The increasing shift to mobile means we will see the development of exciting new formats that capitalise on the full functionality of the device and play on the personal nature of a users’ experience on their phone. The role that mobile plays alongside other digital activities in delivering on a brand advertiser’s goals will also be a significant focus for media and creative agencies and their technology partners.

  • The big players will have to step up or risk losing share

Consolidation in the ad tech space will continue to be a theme in 2016 but I wouldn’t be surprised to see a significant increase in agency budgets allocated to testing a new wave of DSPs or tech platforms in 2016.

The big players will be under pressure to ensure they are capable of providing their clients with a best-in-market solution as 2016 will be a year of experimentation, with clients continuing to demand and expect the best programmatic solutions that allow them to centralise budgets as well as innovate and deliver the best possible brand experience.

recapturing the lost user of online advertising

With huge advances being made in technology that delivers advertising, why are online ads not engaging with users? Niki Stoker, client services director at Scoota, argues that it’s time to get creative.

So, you’re on Facebook and scrolling through the posts when up it pops for the hundredth time: another ad for the hotel you’ve just been viewing on Expedia, and rather than thinking again about booking said holiday, all you feel is irritated.
It still amazes me that this is an all too common scenario users are experiencing when it comes to programmatic advertising. Instead of engaging the user, they are simply becoming bored and frustrated with what seems to be amounting to ‘stalker’ ads.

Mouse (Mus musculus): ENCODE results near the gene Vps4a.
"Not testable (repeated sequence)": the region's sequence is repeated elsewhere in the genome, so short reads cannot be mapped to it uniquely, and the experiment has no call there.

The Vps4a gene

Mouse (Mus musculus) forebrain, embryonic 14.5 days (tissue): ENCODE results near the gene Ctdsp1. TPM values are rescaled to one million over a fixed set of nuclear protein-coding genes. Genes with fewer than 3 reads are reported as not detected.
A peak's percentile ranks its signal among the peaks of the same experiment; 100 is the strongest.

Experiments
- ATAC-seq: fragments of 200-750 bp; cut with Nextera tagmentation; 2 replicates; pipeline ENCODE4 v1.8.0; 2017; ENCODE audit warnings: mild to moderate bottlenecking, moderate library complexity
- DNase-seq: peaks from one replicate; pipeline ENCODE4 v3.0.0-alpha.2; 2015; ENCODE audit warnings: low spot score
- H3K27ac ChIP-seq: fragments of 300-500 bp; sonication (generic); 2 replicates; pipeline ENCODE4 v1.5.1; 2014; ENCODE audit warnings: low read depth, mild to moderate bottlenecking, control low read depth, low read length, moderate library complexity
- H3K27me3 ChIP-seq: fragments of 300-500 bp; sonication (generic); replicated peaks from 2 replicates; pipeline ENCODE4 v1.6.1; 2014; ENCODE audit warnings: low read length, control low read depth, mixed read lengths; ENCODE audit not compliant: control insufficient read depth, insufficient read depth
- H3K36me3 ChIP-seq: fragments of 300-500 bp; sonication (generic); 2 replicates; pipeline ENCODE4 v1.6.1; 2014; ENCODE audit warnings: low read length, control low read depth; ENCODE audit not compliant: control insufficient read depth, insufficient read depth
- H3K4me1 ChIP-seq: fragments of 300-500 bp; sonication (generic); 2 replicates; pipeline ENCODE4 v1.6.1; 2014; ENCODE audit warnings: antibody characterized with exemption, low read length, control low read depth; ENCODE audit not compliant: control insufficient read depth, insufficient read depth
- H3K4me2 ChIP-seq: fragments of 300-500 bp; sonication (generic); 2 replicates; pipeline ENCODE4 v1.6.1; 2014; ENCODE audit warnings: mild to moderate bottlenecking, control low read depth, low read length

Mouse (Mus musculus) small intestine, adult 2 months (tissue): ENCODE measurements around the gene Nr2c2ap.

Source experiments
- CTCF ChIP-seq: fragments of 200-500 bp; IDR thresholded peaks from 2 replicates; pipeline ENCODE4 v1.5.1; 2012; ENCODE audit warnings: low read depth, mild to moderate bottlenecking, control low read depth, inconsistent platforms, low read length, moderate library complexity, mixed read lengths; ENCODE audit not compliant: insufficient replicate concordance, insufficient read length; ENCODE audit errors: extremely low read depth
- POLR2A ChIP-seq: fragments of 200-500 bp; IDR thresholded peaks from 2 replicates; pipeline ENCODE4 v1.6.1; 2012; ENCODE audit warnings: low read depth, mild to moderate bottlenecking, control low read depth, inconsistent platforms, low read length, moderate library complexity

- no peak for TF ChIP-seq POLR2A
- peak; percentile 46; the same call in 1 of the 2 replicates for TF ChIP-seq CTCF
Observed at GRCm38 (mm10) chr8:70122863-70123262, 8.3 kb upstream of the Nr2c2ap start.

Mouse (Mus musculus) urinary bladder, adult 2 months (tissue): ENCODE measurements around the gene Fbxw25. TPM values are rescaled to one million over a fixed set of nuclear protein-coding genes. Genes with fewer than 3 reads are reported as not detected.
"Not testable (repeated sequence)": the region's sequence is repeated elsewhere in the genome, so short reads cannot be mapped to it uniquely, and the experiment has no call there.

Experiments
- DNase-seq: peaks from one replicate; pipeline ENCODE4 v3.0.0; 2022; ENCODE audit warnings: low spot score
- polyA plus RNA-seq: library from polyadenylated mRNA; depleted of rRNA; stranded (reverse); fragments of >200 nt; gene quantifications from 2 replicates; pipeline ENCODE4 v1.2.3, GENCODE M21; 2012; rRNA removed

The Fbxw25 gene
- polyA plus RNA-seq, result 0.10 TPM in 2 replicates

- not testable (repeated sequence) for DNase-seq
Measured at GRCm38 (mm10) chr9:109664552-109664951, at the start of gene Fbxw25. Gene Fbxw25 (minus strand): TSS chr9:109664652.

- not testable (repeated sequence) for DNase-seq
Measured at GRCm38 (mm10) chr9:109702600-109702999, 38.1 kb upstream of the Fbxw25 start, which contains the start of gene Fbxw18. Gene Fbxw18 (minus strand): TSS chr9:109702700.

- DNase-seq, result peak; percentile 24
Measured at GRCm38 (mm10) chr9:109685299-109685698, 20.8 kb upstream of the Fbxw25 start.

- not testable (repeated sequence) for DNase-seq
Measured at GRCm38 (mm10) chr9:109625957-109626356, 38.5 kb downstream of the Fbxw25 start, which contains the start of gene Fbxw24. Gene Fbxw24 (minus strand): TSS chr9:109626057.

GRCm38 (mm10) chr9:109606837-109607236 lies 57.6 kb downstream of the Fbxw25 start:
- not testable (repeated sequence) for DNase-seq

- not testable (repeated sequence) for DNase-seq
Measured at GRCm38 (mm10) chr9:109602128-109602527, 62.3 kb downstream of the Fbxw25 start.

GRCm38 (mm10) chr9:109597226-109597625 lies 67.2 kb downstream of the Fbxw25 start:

The user is becoming ‘lost’ in a deluge of pop-up banners, interruptive pre-roll and repurposed TV ads that they don’t want to see or watch. Have we reached a point where programmatic has become problematic?

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scoota makes senior hires from Exponential and Gumtree

We’re very excited to announce Niki Stoker joins Scoota as Director of Client Services; and Poonam Joshi joins as new Director of Ad Operations

With Scoota looking to further enhance its reputation as the leading programmatic rich media solution for brand advertisers, Niki Stoker will oversee our ambition to deliver the best service in market, taking charge of Client Service, Ad Ops and Design teams. Niki has over 15 years’ experience in digital advertising and held senior roles at various leading tech companies including TangoZebra/DoubleClick, Flashtalking and most recently European based DMP FlxOne.

Scoota CEO James Booth said of the news, “Whatever Niki does she does brilliantly. She was my first campaign manager at Tangozebra and went on to build the best campaign ops team around. She turned Flashtalking from a small operation into one of the leading UK players. Niki is top, top drawer, and I am thrilled to have her onboard.”